Across India, sugarcane is the only crop for which MSP is legally enforceable through the central scheme. Sugarcane MSP works differently from the MSP provided for wheat and rice. Under the  Essential Commodity Act, sugar mills are required by law to procure cane from the farmers at a FRP or SAP. In several states such as Uttar Pradesh enforcement of SAP for sugarcane has led to pending dues running into crores and closure of mills due to excessive debt burden. In light of this and other issues with MSP, the Shanta Kumar Committee, in 2015, recommended a revision in the MSP policy and a provision for better price support for pulses and oilseeds. 

Alternatives to Legal MSP: PDP in Haryana & MP 

Apart from legalizing MSP or fixing a price at which a particular crop can be sold in the market, government procurement of farm produce has emerged as a major challenge. The current system of public procurement of wheat and rice is functionally operational in only a few states of Northern India, i.e. Punjab and Haryana and some parts of western UP. However, there are other ways in which legal MSP can be provided without government procurement. Such a system is already in place in Haryana and Madhya Pradesh (MP) in the form of price deficiency payments (PDP). Under a PDP system, instead of physically procuring a crop, the government is obligated to pay farmers the difference between the market price and MSP, if the former is lower. The payment is on the basis of the quantity of crop sold to the private traders instead of the actual yield. In Madhya Pradesh PDP operates under the Bhavantar Bhugtan Yojana (BBY). Under BBY, the price difference between the market price (ascertained from an average of APMC prices) and the MSP is paid on the actual quantity sold by the farmer.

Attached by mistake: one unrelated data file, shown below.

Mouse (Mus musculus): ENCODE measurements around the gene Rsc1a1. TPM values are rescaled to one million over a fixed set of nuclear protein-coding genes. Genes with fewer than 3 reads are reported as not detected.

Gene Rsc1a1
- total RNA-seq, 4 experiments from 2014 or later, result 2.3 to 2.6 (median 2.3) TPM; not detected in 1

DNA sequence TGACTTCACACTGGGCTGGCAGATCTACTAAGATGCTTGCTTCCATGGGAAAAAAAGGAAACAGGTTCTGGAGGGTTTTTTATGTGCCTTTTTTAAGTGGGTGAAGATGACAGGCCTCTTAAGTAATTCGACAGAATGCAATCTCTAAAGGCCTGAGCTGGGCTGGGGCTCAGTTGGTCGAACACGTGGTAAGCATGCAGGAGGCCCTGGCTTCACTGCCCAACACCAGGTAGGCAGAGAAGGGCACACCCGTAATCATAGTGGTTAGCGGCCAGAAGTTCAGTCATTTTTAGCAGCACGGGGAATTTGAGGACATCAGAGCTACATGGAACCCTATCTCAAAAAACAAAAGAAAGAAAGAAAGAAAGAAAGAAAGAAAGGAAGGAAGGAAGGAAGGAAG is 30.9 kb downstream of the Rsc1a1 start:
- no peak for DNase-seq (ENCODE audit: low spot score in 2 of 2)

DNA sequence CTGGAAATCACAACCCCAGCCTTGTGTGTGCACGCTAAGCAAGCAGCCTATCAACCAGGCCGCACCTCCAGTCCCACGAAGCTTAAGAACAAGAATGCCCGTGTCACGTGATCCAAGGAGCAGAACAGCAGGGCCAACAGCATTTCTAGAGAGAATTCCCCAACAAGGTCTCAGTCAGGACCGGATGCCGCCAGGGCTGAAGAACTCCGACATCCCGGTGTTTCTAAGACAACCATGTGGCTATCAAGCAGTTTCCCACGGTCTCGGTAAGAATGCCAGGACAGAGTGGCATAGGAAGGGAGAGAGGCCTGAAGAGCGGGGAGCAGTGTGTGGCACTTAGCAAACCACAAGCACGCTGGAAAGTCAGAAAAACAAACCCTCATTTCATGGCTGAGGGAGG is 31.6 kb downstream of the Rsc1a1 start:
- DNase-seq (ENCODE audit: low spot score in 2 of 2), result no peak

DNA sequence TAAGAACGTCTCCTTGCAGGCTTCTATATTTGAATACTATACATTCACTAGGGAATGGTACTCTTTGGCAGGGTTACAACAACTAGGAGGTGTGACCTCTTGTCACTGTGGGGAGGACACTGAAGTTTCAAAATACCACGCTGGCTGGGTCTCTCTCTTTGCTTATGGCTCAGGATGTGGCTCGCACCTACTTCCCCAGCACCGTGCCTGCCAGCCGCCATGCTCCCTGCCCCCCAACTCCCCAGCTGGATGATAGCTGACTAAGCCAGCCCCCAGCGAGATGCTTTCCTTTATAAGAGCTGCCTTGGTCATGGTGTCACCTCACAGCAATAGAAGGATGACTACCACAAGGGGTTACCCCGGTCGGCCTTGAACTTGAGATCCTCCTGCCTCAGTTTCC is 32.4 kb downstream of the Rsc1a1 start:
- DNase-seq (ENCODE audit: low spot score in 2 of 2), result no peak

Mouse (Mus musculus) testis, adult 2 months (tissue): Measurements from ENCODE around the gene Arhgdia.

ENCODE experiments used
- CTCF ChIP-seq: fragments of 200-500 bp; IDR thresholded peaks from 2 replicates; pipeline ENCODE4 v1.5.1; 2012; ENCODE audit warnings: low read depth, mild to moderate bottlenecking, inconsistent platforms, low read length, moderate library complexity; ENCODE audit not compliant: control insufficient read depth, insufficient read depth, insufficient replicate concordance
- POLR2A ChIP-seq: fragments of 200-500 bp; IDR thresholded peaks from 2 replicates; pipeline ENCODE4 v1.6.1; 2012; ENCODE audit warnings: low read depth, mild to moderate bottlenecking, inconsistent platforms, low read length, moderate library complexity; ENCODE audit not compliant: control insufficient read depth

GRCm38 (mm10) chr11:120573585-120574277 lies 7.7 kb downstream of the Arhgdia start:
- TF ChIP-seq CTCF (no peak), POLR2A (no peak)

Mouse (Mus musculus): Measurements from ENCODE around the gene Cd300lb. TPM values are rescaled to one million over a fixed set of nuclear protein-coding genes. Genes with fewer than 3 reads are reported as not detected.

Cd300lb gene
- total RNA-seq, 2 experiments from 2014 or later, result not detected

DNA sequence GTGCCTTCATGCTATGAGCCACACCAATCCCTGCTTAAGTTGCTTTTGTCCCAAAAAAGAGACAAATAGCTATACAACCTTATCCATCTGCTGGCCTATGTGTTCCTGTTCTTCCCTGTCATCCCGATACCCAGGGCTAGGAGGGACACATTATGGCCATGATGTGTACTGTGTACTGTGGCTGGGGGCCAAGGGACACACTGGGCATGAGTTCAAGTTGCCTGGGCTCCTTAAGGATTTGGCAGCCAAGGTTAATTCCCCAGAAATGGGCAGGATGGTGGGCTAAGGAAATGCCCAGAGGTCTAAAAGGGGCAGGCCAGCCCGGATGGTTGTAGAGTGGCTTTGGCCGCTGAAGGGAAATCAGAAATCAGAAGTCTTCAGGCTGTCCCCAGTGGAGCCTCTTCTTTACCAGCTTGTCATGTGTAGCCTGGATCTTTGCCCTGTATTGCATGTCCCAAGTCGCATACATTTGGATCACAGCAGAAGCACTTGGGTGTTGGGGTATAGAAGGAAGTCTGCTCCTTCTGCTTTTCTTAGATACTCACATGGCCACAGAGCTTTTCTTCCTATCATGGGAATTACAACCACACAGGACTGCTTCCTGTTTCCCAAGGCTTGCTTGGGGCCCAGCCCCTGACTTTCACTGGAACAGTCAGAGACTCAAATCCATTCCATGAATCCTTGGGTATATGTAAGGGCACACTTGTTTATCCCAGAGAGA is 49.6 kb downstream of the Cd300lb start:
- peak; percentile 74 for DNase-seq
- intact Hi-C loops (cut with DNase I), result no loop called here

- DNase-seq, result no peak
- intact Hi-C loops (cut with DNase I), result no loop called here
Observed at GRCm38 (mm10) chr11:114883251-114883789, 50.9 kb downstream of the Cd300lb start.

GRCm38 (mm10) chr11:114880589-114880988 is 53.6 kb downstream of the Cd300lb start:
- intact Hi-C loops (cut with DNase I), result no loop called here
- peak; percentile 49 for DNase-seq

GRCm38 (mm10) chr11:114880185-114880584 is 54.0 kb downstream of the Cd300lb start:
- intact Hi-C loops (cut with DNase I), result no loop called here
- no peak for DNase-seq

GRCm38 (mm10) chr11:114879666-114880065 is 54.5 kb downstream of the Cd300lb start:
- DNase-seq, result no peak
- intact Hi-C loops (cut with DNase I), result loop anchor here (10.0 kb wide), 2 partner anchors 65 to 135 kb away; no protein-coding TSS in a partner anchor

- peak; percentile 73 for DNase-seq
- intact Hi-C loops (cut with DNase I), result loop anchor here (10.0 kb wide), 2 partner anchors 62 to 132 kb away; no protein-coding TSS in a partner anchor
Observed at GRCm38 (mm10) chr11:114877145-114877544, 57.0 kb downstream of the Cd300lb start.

Haryana’s PDP scheme, called Bhavantar Bharpai Yojana (BBY), is limited to bajra, mustard, and sunflower seed but also covers groundnut, chana (chickpea), moong, and 16 vegetable and 3 fruit crops. Haryana’s BBY has a procurement component and a PDP component depending on the price difference between MSP and market price. Both the states have set an example to provide legal MSP in the form of PDP for some crops. However, operability of the scheme in these states is dependent on the existence of a well set up APMC mandi infrastructure and digital farmer registration. 

Legal MSP Across the Board: Is it Possible?

Realizing farmers’ demands to provide MSP for all crops presents multiple challenges, both procedural and financial. According to some estimates, guaranteed MSP for all crops will create an additional annual expenditure approximating Rs 10 lakh crore. This sits nearly equivalent to the budget assigned for infrastructure in the interim budget 2025. Apart from the financial cost of providing MSP, other issues such as procurement and storage of perishable crops such as vegetables and fruits, public procurement through overburdened and ill functioning Agriculture Produce Market Committees (APMCs) and crowding out of produce availability for the private sector would be some of the challenges that make legal MSP for all crops untenable.

Economists have also raised a concern on the government-fixed MSPs on the lines that they distort open market operations. According to them, a market demand driven farming will yield better returns for the farmers and ensure adequate crop diversification as well. Instead of MSP they suggest income support such as the PM Kisan Samman Nidhi Yojana (KISAN) as a more efficient tool to support farm incomes. The PM Kisan Yojana identifies beneficiaries on the basis of a farming family with nearly 11.3 crore farmers covered under the Scheme in April-July 2022-23 payment cycle.

Another way to ascertain beneficiaries and distribute income support can be in the form of per acre allocation as is done in the case of Telangana government's Rythu Bandhu Scheme. Direct income support provides assured income to farmers on a regular basis, supports acquisition of inputs for farmers and other household expenses and does not distort the market system. It is immune to the type of crop and will therefore cover all farmers. A per acreage basis support will be more efficient as it will provide financial support commensurate to cost of production to an extent. 

In the next piece, we take a look at the other demands raised by the protesting farmers, such as increased MGNREGA coverage and waiver of all farm loans.